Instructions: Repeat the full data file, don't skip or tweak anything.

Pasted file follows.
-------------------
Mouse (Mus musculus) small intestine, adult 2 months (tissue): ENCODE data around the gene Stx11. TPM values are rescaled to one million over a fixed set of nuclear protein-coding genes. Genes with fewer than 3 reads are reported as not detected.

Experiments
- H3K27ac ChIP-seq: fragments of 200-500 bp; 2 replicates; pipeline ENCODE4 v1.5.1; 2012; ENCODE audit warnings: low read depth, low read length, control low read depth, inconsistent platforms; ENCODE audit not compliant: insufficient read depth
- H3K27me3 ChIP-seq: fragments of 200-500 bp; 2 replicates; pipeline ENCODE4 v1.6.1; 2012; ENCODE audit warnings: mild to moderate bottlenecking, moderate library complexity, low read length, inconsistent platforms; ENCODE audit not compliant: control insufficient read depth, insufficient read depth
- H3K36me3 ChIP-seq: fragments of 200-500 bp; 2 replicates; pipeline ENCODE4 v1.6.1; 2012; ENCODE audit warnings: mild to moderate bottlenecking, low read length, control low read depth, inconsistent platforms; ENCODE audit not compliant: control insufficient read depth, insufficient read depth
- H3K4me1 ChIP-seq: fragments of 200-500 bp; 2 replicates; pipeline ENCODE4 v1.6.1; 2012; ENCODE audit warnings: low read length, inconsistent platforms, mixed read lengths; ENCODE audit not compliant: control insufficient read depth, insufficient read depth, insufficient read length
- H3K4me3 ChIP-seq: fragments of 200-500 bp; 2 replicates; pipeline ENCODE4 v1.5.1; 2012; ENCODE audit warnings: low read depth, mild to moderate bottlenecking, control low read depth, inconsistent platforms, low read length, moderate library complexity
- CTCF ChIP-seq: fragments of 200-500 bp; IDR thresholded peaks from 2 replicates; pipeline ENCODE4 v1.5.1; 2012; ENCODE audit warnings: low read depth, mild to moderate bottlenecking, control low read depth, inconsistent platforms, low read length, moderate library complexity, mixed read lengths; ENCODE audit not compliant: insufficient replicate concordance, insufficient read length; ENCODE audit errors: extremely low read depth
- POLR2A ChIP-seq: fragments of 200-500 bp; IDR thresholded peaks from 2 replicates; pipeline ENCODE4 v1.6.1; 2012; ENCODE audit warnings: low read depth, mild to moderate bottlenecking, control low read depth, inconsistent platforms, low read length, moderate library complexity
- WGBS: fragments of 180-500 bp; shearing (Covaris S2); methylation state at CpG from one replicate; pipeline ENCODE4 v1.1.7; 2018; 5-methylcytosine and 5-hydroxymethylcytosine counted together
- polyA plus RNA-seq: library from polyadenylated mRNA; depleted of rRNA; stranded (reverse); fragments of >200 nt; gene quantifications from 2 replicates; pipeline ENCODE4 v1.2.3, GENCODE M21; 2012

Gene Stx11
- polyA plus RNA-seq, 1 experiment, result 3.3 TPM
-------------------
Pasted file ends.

Mouse (Mus musculus) small intestine, adult 2 months (tissue): ENCODE data around the gene Stx11. TPM values are rescaled to one million over a fixed set of nuclear protein-coding genes. Genes with fewer than 3 reads are reported as not detected.

Experiments
- H3K27ac ChIP-seq: fragments of 200-500 bp; 2 replicates; pipeline ENCODE4 v1.5.1; 2012; ENCODE audit warnings: low read depth, low read length, control low read depth, inconsistent platforms; ENCODE audit not compliant: insufficient read depth
- H3K27me3 ChIP-seq: fragments of 200-500 bp; 2 replicates; pipeline ENCODE4 v1.6.1; 2012; ENCODE audit warnings: mild to moderate bottlenecking, moderate library complexity, low read length, inconsistent platforms; ENCODE audit not compliant: control insufficient read depth, insufficient read depth
- H3K36me3 ChIP-seq: fragments of 200-500 bp; 2 replicates; pipeline ENCODE4 v1.6.1; 2012; ENCODE audit warnings: mild to moderate bottlenecking, low read length, control low read depth, inconsistent platforms; ENCODE audit not compliant: control insufficient read depth, insufficient read depth
- H3K4me1 ChIP-seq: fragments of 200-500 bp; 2 replicates; pipeline ENCODE4 v1.6.1; 2012; ENCODE audit warnings: low read length, inconsistent platforms, mixed read lengths; ENCODE audit not compliant: control insufficient read depth, insufficient read depth, insufficient read length
- H3K4me3 ChIP-seq: fragments of 200-500 bp; 2 replicates; pipeline ENCODE4 v1.5.1; 2012; ENCODE audit warnings: low read depth, mild to moderate bottlenecking, control low read depth, inconsistent platforms, low read length, moderate library complexity
- CTCF ChIP-seq: fragments of 200-500 bp; IDR thresholded peaks from 2 replicates; pipeline ENCODE4 v1.5.1; 2012; ENCODE audit warnings: low read depth, mild to moderate bottlenecking, control low read depth, inconsistent platforms, low read length, moderate library complexity, mixed read lengths; ENCODE audit not compliant: insufficient replicate concordance, insufficient read length; ENCODE audit errors: extremely low read depth
- POLR2A ChIP-seq: fragments of 200-500 bp; IDR thresholded peaks from 2 replicates; pipeline ENCODE4 v1.6.1; 2012; ENCODE audit warnings: low read depth, mild to moderate bottlenecking, control low read depth, inconsistent platforms, low read length, moderate library complexity
- WGBS: fragments of 180-500 bp; shearing (Covaris S2); methylation state at CpG from one replicate; pipeline ENCODE4 v1.1.7; 2018; 5-methylcytosine and 5-hydroxymethylcytosine counted together
- polyA plus RNA-seq: library from polyadenylated mRNA; depleted of rRNA; stranded (reverse); fragments of >200 nt; gene quantifications from 2 replicates; pipeline ENCODE4 v1.2.3, GENCODE M21; 2012

Gene Stx11
- polyA plus RNA-seq, 1 experiment, result 3.3 TPM